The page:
The Break of Dawn fotos come thanks to Harold Tartell. All others by Will Van Dorp.
And talking about being pawns . . . my account of my time as a hostage in Iraq exactly 20 years ago is reaching its climax on the Babylonian Captivity site. If you’ve not been reading it, my detention lasted from August until December 1990; to read the account in chronological order, see the note upper right on the homepage.
On trains, subways, ferries … the past few years, I’ve seen them, the Girls . . . . Though intrigued, I resisted picking one up.
What I mean is the Larsson books: The Girl with the Dragon Tattoo, The Girl Who Played with Fire, The Girl Who Kicked the Hornet’s Nest. But on Thankgsgiving Day, I watched Yellow Bird‘s adaptations of the first two. And now I’m hooked.
So, what’s this . . . or who’s this? Note three different ferries in the background. The land there is Red Hook Brooklyn.
Here’s the first one . . . the girl who … glides just forward of the tanker’s prop. Clue: the tug has a woman’s name. Hazard a guess?
Same deal . . . the girl who shifts ships and heads east past the girl who used to be a distinctive orange?
The girl who sports a mighty wheelhouse . . .
The girl with the exhaust-tinted neck . . .
The boat whose name is impossible to read at this distance . . .
She who shifts is Miriam Moran, headed past Sarah Ann, who used to display the most distinctive paint in the sixth boro.
She of the mighty wheelhouse . . . Helen Parker. I think this was the same hull, but I really can’t be certain.
closer and closer on Chemtrans Sky.
As to the person cloaked in the face of the unidentified merchant mariner from the 1942 incentive poster . . . I’m sworn to confidentiality . . . although the finger bling might offer a clue. So, bowsprite . . . contact me and I’ll identify the mariner before he ships out . . .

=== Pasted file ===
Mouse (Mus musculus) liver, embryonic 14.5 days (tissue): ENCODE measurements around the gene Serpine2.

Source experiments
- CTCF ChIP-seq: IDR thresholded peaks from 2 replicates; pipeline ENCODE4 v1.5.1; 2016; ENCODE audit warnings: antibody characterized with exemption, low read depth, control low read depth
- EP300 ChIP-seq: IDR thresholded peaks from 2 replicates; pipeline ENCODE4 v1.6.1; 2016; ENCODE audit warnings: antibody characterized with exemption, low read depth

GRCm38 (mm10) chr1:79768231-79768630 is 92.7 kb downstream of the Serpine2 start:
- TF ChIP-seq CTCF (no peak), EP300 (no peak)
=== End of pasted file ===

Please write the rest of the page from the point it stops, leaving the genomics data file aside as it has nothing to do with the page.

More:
All fotos by Will Van Dorp, who wonders what other Larsson parody titles you might deposit in the comment scow, with pix of course.
Unrelated: Here’s an interesting merchant marine index.
Need sunglasses for this drama on the Hudson? “Random” means … spotted in a plethora of places, like Elizabeth, passing the Hudson waterfront at dusk with a barged Weeks crane 532 in tow. Note the Crow or Cheyenne in push gear with barge on the far left.
Paul T Moran at Gulf Marine Repair in Tampa. Not to be insensitive to customary modes of dress, but–as east river pointed out– doesn’t this vaguely like a burka or abaya from the eyes down on the tug?
Atlantic Coast pushing Cement Transporter 5300 south of –you guessed it–Cementon, NY.
Sea Hawk in Brooklyn Navy Yard last June appearing tied up to sludge tanker North River.
Connecticut (1959?) crosses the Sound north to south.
That’s it for now. Thanks to Deb DePeyster (who previous contributed to this) for the foto of Elizabeth, and to east river for the foto of Paul T Moran. All others by Will Van Dorp.
A year, a month, and three days before I was born, Joseph Mitchell published the essay below in the New Yorker. I don’t know when the first dredge appeared in the sixth boro, but
in Mitchell’s day, as now, dredging fleets and their crews sculpted the invisible portions of New York harbor. The above hard-to-read text made its way into the beginning of the essay “The Bottom of the Harbor” in Mitchell’s Up in the Old Hotel. For fotos of the crew of dredge Florida at their various duties, check through several dozen new ones on my Flickr stream to the left.
And it does take a fleet of specialized craft, like Apache, which